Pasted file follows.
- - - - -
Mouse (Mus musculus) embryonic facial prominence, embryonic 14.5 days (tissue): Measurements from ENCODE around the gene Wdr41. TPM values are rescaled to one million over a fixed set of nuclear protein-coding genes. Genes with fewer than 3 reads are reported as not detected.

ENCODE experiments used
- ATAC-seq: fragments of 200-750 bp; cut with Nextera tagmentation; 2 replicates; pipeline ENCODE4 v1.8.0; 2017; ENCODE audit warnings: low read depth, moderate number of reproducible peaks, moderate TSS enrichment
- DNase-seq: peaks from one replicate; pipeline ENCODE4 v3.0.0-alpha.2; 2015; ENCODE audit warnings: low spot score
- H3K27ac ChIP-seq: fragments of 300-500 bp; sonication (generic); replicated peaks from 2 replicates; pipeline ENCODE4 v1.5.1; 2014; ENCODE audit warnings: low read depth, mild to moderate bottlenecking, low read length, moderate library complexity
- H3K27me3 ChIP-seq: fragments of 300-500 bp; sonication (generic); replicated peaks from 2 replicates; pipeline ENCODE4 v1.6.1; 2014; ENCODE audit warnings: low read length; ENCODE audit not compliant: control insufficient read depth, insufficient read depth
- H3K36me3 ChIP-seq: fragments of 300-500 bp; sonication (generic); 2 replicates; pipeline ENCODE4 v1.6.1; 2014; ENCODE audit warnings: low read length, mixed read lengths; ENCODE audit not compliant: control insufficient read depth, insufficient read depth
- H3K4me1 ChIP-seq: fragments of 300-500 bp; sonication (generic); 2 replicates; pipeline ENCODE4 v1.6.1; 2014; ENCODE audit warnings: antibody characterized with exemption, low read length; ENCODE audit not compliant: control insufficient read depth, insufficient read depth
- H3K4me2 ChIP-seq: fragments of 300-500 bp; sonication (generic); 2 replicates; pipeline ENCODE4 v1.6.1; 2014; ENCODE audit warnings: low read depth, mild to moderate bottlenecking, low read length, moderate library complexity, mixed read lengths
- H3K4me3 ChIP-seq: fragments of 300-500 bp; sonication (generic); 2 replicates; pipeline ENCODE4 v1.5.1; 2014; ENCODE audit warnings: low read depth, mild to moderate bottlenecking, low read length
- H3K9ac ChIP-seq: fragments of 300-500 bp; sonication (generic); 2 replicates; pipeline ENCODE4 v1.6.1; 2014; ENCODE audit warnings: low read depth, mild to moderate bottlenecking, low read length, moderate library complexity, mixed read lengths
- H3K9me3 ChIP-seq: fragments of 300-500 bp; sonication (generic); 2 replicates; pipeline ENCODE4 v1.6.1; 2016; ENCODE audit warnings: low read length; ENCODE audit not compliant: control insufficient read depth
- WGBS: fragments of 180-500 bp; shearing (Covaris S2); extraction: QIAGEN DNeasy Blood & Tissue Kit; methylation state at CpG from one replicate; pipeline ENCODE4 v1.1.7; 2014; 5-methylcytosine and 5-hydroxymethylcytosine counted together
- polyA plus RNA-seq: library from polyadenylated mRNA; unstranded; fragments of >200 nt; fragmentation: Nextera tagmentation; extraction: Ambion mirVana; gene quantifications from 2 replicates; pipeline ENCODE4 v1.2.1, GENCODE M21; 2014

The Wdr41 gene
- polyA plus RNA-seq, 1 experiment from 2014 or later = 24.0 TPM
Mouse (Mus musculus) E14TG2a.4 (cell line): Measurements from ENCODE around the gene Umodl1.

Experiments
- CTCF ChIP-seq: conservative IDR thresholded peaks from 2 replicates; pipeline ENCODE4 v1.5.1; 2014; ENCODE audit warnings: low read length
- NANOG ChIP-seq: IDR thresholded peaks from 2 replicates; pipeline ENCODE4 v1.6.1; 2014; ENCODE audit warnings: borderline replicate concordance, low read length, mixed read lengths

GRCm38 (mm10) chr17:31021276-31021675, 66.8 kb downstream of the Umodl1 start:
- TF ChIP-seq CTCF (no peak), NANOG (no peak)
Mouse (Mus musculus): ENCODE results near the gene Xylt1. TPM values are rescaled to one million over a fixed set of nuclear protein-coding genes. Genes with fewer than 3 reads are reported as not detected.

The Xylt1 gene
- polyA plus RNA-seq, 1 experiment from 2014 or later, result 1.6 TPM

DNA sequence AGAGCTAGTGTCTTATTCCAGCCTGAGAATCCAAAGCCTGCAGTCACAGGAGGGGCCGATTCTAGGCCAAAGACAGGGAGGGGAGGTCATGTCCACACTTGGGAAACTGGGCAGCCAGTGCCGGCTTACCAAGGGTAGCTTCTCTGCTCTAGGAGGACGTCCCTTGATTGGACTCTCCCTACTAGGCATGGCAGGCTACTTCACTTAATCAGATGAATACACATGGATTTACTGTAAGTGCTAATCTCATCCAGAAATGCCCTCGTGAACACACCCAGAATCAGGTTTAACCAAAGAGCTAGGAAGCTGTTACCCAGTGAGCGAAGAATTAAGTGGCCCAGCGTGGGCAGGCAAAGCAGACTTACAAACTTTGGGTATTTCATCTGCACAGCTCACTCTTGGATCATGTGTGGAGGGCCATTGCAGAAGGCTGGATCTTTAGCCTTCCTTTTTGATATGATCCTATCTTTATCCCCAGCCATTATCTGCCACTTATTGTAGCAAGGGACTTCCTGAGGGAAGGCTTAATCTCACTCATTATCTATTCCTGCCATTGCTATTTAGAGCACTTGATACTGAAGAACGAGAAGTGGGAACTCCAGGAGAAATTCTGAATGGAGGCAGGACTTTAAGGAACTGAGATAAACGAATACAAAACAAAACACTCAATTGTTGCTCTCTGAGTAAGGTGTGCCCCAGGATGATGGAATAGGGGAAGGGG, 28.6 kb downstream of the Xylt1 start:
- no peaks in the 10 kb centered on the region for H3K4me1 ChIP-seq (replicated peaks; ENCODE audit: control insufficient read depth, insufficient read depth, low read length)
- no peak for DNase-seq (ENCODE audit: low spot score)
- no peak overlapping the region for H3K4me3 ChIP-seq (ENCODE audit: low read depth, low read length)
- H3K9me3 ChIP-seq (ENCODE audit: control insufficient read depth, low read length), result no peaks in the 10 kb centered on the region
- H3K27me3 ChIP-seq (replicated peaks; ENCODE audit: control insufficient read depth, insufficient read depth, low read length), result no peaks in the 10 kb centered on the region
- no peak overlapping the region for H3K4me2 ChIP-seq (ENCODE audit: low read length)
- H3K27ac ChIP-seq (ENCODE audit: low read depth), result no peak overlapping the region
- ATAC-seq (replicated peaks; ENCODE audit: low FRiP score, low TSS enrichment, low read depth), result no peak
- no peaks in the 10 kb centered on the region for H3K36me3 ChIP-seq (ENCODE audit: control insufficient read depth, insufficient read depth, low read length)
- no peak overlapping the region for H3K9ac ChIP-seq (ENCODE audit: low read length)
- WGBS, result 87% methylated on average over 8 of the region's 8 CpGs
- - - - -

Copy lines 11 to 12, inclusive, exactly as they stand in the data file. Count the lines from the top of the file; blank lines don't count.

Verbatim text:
- H3K9ac ChIP-seq: fragments of 300-500 bp; sonication (generic); 2 replicates; pipeline ENCODE4 v1.6.1; 2014; ENCODE audit warnings: low read depth, mild to moderate bottlenecking, low read length, moderate library complexity, mixed read lengths
- H3K9me3 ChIP-seq: fragments of 300-500 bp; sonication (generic); 2 replicates; pipeline ENCODE4 v1.6.1; 2016; ENCODE audit warnings: low read length; ENCODE audit not compliant: control insufficient read depth